Co-designing health education materials


 Communication is an essential part of humanity. It is what connects us, helps us to understand each other’s thoughts and ideas, share information and build social relationships. The team at the Centre for Augmentative and Alternative Communication (CAAC) in the Faculty of Humanities at the University of Pretoria has been actively debunking the common myth that not being able to talk implies one has nothing to say.
We all need to be able to take care of our health. This means being able to get relevant information and educate ourselves about health issues, and being able to access relevant health services. For persons with severe communication disabilities, taking care of their health often proves challenging. Difficulties with understanding health information are experienced by many persons with communication disabilities and the COVID-19 pandemic has exacerbated the situation. One issue that we all have to deal with during this time is the need for easily accessible and reliable health information. For persons with disabilities, navigating this landscape can be exceedingly challenging. Health information is often couched in confusing and inaccessible language and provided in formats and modalities that do not support comprehension and retention. As a result, persons with communication disabilities may be under- or misinformed, with consequent detrimental effects on health outcomes.

The Centre for AAC, Future Africa and UNICEF  have jointly embarked on a project entitled “Co-designing health communication and education materials”. The health education materials were co - developed through extensive consultations and collaborations with various stakeholders including  youth with disabilities, caregivers of children and youth with communication disabilities and professionals who work in the health and education sector.  A variety of resources are available in the links below for down loading and use. Click on a topic and see the resources avaiable which may includecommunication boards, social stories and visual schedules next.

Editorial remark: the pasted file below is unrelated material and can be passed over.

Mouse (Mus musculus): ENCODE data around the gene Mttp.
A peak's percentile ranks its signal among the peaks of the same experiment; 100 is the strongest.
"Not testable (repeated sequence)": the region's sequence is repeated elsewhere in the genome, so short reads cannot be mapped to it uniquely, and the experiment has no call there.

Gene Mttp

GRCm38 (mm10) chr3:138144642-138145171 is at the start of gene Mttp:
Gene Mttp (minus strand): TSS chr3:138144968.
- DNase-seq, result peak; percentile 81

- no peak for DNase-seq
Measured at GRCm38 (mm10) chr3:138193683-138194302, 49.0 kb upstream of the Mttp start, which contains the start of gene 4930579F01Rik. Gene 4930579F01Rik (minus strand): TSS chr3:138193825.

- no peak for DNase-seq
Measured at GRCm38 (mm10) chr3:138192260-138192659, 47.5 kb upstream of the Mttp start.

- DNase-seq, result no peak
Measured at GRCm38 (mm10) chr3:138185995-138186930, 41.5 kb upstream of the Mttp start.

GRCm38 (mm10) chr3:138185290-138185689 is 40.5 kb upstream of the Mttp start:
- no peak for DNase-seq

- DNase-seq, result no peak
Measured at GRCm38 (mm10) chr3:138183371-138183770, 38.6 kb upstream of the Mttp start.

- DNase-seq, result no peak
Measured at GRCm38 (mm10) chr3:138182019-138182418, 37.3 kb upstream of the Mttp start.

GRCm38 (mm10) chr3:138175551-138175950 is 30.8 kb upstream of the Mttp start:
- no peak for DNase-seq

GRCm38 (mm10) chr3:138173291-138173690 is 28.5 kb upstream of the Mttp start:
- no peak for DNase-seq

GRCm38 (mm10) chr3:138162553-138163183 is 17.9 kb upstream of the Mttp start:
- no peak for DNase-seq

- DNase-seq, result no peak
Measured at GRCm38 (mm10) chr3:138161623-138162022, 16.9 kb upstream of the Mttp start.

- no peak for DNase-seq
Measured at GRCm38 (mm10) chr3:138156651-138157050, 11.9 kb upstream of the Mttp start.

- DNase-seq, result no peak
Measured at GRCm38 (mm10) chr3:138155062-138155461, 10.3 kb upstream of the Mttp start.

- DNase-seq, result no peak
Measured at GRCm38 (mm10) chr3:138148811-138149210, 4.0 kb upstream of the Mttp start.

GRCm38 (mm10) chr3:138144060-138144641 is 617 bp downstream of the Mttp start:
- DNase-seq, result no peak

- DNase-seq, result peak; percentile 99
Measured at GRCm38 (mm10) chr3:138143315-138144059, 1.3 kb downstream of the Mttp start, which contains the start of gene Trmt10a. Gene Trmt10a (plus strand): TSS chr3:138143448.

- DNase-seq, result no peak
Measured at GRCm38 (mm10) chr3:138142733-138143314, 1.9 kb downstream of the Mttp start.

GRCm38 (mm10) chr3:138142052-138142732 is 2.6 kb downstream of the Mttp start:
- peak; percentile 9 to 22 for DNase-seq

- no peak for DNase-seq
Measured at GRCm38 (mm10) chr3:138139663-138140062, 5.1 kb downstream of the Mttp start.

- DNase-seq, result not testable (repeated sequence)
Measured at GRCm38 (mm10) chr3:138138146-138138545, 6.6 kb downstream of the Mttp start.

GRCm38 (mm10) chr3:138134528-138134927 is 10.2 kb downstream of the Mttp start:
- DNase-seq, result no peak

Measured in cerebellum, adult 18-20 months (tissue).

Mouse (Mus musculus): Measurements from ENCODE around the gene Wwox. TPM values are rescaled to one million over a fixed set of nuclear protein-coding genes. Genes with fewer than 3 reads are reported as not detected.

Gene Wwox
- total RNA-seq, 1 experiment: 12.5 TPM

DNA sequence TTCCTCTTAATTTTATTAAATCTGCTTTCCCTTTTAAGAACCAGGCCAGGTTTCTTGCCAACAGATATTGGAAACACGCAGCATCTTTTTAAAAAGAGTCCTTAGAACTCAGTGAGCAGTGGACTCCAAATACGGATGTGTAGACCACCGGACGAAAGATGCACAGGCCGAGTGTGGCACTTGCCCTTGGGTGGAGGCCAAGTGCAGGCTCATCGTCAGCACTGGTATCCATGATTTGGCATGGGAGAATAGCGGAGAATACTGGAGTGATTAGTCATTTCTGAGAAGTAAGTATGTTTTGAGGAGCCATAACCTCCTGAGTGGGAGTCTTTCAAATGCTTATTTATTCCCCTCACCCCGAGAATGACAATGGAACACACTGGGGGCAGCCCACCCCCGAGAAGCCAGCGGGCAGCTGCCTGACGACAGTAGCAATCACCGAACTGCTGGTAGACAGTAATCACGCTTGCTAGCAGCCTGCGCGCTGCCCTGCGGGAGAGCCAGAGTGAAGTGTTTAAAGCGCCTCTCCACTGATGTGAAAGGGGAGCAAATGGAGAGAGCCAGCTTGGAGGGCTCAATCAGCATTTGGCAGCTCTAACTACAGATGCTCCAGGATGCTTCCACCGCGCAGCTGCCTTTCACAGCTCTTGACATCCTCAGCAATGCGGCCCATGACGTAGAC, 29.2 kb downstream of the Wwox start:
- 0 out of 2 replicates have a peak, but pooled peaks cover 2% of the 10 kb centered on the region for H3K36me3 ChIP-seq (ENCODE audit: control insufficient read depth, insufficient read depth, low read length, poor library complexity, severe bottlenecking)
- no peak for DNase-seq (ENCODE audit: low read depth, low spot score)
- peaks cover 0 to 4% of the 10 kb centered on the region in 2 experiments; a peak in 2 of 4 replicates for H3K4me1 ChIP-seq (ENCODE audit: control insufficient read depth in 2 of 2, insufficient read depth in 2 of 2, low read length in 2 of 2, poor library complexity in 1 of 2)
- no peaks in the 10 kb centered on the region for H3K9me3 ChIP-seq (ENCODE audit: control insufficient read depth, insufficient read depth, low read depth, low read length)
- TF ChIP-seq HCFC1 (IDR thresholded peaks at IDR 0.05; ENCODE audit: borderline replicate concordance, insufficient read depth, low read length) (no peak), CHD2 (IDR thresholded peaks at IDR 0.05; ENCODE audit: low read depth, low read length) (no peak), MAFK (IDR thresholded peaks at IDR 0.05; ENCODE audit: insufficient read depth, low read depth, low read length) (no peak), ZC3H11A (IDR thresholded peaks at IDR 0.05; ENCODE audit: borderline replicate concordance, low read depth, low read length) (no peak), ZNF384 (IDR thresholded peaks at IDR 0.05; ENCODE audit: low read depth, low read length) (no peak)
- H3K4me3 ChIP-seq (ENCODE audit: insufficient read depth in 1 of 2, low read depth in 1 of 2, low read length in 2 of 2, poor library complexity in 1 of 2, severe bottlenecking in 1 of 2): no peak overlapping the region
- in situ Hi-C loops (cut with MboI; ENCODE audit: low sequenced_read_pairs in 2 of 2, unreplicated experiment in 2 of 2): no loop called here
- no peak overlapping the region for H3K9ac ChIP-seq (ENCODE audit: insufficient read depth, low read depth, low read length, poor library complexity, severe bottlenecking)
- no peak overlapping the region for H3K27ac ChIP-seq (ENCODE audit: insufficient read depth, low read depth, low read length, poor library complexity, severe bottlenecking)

The project team

  • Prof Vasu Reddy
  • Prof Shakila Dada
  • Dr Kirsty Bastable
  • Dr Alecia Samuels
  • Prof Kerstin Tonsing
  • Ms Adele May
  • Ms Maureen Casey
  • Ms Constance Ntuli (disability advocate)
  • Youth with disabilities
  • Professionals
  • Caregivers
  • Ms Marguertue Steppe (symbol artist)



Communicating with individuals who have communication vulnerability

 Healthcare communication boards

How to use a communication board: Visual Schedules

Communicating about pain

Pain communication board

How to talk about pain visual schedule

How to talk about pain social story

  • English

Communicating about COVID-19

 What is Coronavirus

 Keeping your mental health up during lockdown social story

Going to the hospital communication board

 How to tell if information is real or fake news social story

  Going to the doctor visual schedule

 Washing hands visual schedule

 How to make your own hand sanitiser social story

 Washing hands social story​

Lockdown boards

General healthcare

What is CP? social story

  • Afrikaans
  • English
  • isiXhosa
  • isiZulu
  • seSotho sa-lebowa
  • seTswana

Having a medical procedure social story

Keeping myself healthy

  • English
  • seSotho sa-lebowa

Having  my blood drawn social story

Healthy eating

  • Afrikaans
  • English
  • isiXhosa
  • isiZulu
  • seSotho sa-lebowa

Having an x-ray social story


- Author Centre for Augmentative and Alternative Communication
Published by John Mahlangu

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